Following the acquittal of Jean-Pierre Bemba Gombo by the International Criminal Court, Louise Arimatsu reflects on what steps might be taken to more effectively address sexual violence in conflict.
Preventing sexual violence in conflict has been a high priority for the international community for at least the last two decades exemplified by the myriad of policy, legal and institutional measures adopted by states at domestic and international levels. While we might debate the extent to which prosecutions can deter sexual violence in armed conflict, they remain one, among many, preventative strategies and mechanisms that are at the disposal of states. Yet, given the prevalence of sexual violence in war and, notwithstanding significant advances in the field of international criminal law, the number of perpetrators who have been prosecuted for rape by courts and tribunals remains woefully low.
In a bid to remedy the poor record of the ICC the current Prosecutor, Fatou Bensouda, has taken important strategic steps to surmount social, cultural and historical impediments and regularly reaffirms her commitment to addressing sexual and gender-based offences through her investigative and prosecutorial powers. The conviction in 2016 of Jean-Pierre Bemba Gombo for rape as a war crime and crime against humanity was seen as a milestone for the Court, albeit a limited one given the scale of the problem in most, if not all, conflicts. For the survivors of the atrocities the decision represented a long-awaited acknowledgement by the law of what they had individually and collectively endured during a four month period in 2002-2003 when Bemba’s forces had been deployed to the Central African Republic (CAR).
The fact that Bemba was held responsible as a commander for failing to take all necessary and reasonable measures to prevent and punish the Movement for the Liberation of Congo (MLC) troops under his effective control for the sexual violence perpetrated against the civilian population was to recognise the locus of power and authority and the responsibilities that attach to positions of privilege. As the Military Commission in the Yamashita case noted over seven decades ago, “clearly assignment to command military troops is accompanied by broad authority and heavy responsibility… [W]here murder and rape and vicious, revengeful actions are widespread offences, and there is no effective attempt by a commander to discover and control the criminal acts, such a commander may be held responsible, even criminally liable, for the lawless acts of his troops, depending upon their nature and the circumstances surrounding them.”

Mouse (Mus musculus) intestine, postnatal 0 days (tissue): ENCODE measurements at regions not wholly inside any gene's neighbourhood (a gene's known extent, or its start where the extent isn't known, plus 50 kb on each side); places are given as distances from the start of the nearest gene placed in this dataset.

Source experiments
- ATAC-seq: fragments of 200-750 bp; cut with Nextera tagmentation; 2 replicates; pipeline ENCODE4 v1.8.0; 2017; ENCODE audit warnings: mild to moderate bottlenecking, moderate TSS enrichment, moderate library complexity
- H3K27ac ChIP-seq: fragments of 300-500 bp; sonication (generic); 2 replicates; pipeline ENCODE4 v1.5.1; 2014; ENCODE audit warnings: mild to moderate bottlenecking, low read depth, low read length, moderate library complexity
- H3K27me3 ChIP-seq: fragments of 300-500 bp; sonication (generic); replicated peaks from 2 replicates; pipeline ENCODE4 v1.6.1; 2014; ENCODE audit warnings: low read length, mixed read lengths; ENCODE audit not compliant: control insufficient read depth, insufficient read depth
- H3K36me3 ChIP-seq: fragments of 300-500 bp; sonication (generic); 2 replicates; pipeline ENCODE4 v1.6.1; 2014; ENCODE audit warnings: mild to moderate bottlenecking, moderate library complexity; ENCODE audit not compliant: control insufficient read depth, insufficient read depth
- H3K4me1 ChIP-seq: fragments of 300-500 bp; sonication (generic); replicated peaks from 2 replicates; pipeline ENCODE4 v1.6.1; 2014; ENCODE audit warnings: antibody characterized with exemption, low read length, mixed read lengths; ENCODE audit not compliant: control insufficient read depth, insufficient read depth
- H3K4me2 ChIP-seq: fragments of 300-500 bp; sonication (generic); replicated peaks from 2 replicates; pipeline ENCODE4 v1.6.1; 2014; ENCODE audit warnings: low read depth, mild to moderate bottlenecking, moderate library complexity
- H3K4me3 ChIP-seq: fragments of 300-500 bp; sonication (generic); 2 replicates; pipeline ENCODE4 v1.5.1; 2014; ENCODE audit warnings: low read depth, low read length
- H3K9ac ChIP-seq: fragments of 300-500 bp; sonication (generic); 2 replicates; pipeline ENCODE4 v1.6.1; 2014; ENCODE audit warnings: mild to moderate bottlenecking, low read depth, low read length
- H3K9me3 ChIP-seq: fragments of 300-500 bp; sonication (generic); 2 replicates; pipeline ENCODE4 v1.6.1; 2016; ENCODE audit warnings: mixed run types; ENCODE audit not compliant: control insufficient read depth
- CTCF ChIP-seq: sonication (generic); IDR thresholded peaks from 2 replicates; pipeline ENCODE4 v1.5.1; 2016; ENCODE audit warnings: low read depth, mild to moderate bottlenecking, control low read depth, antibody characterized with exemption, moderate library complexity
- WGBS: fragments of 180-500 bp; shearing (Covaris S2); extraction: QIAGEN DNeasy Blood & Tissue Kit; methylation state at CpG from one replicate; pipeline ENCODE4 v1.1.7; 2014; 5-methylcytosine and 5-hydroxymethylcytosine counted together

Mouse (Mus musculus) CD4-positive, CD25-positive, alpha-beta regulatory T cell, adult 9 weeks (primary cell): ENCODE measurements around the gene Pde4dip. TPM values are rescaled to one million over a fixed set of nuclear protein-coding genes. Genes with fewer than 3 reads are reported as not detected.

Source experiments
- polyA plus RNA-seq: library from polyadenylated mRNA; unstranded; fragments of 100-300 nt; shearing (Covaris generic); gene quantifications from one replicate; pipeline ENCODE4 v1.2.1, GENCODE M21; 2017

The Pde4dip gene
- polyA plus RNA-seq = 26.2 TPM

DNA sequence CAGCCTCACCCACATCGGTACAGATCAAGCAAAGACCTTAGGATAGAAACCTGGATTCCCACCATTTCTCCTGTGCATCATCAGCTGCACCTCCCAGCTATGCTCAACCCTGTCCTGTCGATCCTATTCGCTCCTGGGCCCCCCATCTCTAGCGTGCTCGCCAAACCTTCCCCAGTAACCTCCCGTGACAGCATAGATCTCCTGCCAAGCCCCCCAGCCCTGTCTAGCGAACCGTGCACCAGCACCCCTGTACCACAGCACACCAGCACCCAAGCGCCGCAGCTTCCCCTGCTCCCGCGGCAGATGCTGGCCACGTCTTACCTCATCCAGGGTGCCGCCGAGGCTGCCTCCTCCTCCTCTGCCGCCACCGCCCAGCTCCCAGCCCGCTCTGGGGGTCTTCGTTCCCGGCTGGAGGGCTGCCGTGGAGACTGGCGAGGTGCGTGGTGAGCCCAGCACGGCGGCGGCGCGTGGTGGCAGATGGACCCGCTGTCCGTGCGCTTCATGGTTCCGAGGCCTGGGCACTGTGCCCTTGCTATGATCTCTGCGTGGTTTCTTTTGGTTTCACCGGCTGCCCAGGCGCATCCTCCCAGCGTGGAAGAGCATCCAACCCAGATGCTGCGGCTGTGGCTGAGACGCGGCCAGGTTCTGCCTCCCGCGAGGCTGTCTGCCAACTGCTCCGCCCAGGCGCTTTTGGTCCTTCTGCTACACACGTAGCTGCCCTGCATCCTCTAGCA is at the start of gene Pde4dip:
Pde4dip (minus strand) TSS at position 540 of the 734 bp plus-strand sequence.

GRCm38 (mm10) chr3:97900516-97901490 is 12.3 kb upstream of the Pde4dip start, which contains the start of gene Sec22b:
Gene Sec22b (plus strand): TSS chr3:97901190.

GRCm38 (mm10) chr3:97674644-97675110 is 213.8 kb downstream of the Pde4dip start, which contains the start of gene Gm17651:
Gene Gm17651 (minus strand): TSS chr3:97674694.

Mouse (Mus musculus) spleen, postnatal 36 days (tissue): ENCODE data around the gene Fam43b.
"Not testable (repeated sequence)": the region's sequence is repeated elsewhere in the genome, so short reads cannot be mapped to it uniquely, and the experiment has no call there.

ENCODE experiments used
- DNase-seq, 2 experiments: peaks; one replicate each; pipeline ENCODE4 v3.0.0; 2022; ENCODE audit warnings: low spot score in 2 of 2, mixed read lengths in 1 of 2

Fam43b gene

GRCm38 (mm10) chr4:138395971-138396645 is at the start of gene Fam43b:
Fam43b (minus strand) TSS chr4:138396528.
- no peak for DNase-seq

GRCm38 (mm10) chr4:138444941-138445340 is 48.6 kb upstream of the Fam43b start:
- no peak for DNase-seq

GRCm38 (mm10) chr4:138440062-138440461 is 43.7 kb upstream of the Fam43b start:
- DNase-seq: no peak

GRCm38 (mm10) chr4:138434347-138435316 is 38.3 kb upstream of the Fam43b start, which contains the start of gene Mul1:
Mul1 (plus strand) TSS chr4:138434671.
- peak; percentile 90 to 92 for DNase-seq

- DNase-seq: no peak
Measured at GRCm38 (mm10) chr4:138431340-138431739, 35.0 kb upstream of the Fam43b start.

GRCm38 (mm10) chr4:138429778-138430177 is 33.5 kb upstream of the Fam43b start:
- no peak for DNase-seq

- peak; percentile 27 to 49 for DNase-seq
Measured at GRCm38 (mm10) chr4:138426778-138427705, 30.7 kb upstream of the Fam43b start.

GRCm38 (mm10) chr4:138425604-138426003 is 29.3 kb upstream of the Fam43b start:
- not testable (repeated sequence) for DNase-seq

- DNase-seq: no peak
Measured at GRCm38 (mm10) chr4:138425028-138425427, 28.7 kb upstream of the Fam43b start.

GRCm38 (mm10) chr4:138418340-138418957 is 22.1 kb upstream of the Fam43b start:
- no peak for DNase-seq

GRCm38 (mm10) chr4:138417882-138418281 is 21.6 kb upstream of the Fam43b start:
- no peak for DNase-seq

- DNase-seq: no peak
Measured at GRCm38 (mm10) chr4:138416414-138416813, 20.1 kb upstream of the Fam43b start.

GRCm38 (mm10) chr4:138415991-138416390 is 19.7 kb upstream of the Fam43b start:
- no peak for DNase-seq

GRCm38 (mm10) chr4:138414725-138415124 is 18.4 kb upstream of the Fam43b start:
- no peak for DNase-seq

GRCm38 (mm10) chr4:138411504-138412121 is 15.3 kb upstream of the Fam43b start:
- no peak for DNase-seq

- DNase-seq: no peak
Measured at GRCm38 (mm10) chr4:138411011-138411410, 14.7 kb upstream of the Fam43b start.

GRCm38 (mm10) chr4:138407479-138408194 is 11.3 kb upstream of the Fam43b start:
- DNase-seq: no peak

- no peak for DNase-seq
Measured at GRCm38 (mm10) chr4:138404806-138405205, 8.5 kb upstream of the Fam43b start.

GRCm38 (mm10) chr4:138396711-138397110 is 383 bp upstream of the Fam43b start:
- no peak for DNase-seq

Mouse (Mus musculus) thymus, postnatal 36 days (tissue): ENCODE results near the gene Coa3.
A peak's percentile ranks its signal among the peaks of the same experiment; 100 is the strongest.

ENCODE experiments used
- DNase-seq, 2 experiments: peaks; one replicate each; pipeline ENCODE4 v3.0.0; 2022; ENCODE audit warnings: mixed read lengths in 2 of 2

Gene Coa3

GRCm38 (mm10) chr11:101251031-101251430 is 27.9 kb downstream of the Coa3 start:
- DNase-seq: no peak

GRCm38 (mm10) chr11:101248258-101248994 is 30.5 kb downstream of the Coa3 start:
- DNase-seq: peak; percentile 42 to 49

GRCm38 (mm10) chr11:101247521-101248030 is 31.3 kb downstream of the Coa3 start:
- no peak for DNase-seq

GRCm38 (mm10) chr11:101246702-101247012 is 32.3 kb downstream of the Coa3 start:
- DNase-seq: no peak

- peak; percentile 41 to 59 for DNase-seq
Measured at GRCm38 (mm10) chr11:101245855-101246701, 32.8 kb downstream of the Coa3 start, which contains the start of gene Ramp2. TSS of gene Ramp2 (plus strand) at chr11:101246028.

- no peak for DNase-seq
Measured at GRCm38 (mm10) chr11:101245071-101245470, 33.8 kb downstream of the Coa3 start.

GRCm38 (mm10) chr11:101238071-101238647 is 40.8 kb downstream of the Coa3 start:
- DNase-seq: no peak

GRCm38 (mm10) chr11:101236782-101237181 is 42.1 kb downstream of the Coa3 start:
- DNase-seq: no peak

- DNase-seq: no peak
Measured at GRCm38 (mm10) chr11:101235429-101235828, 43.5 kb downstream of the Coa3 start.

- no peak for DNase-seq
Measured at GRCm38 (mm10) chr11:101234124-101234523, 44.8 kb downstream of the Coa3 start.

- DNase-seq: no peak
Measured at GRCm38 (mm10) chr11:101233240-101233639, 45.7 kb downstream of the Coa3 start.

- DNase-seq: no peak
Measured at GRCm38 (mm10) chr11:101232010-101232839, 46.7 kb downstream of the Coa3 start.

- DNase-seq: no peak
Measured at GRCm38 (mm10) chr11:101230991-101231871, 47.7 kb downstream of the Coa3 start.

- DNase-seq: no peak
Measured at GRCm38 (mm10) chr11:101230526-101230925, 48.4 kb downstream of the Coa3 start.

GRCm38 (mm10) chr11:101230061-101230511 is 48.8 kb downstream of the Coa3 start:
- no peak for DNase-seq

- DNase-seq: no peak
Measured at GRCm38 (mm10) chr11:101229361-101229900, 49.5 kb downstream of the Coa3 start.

The decision in June 2018 by the Majority of the Appeals Chamber (3-2) to acquit Bemba has generated a significant amount of commentary among the legal community. Concerns have rightly been expressed about the lack of clarity that comes with the release of multiple opinions while other criticisms have been directed at the standard of appellate review and the inter-related broader question as to the scope of judicial authority to depart from previous jurisprudence since it was only by doing so that the Majority was able to find that the conviction had exceeded the facts described in the charges, the first of the two grounds upon which Bemba was acquitted. The disturbing consequence of the Majority’s reasoning is that prosecutions of sexual violence crimes will be that much more difficult as elaborated by Susana SaCouto.